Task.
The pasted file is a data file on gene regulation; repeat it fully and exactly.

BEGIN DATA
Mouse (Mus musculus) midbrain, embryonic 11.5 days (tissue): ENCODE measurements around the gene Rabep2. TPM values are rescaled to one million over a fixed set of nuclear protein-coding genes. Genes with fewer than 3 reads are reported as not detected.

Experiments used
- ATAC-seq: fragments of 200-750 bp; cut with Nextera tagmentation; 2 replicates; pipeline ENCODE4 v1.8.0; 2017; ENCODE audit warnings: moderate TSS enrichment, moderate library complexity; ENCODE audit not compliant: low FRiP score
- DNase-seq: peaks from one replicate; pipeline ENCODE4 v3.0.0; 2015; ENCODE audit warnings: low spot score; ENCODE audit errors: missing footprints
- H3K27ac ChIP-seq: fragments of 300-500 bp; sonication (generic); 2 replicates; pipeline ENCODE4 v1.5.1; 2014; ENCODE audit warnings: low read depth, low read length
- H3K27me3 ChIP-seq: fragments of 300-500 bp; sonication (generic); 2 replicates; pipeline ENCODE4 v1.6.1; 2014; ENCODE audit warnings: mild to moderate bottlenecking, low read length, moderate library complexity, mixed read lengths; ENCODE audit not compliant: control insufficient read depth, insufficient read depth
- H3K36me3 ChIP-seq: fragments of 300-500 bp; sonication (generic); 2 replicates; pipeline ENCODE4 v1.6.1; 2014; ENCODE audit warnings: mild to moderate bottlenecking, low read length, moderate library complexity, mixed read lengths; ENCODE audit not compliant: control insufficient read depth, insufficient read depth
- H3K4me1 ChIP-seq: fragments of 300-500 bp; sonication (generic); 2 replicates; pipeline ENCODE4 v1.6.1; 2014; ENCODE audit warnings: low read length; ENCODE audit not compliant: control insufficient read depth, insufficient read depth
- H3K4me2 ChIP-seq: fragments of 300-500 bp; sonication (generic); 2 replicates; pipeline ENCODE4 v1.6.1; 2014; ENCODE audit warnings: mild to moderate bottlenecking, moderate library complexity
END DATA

Mouse (Mus musculus) midbrain, embryonic 11.5 days (tissue): ENCODE measurements around the gene Rabep2. TPM values are rescaled to one million over a fixed set of nuclear protein-coding genes. Genes with fewer than 3 reads are reported as not detected.

Experiments used
- ATAC-seq: fragments of 200-750 bp; cut with Nextera tagmentation; 2 replicates; pipeline ENCODE4 v1.8.0; 2017; ENCODE audit warnings: moderate TSS enrichment, moderate library complexity; ENCODE audit not compliant: low FRiP score
- DNase-seq: peaks from one replicate; pipeline ENCODE4 v3.0.0; 2015; ENCODE audit warnings: low spot score; ENCODE audit errors: missing footprints
- H3K27ac ChIP-seq: fragments of 300-500 bp; sonication (generic); 2 replicates; pipeline ENCODE4 v1.5.1; 2014; ENCODE audit warnings: low read depth, low read length
- H3K27me3 ChIP-seq: fragments of 300-500 bp; sonication (generic); 2 replicates; pipeline ENCODE4 v1.6.1; 2014; ENCODE audit warnings: mild to moderate bottlenecking, low read length, moderate library complexity, mixed read lengths; ENCODE audit not compliant: control insufficient read depth, insufficient read depth
- H3K36me3 ChIP-seq: fragments of 300-500 bp; sonication (generic); 2 replicates; pipeline ENCODE4 v1.6.1; 2014; ENCODE audit warnings: mild to moderate bottlenecking, low read length, moderate library complexity, mixed read lengths; ENCODE audit not compliant: control insufficient read depth, insufficient read depth
- H3K4me1 ChIP-seq: fragments of 300-500 bp; sonication (generic); 2 replicates; pipeline ENCODE4 v1.6.1; 2014; ENCODE audit warnings: low read length; ENCODE audit not compliant: control insufficient read depth, insufficient read depth
- H3K4me2 ChIP-seq: fragments of 300-500 bp; sonication (generic); 2 replicates; pipeline ENCODE4 v1.6.1; 2014; ENCODE audit warnings: mild to moderate bottlenecking, moderate library complexity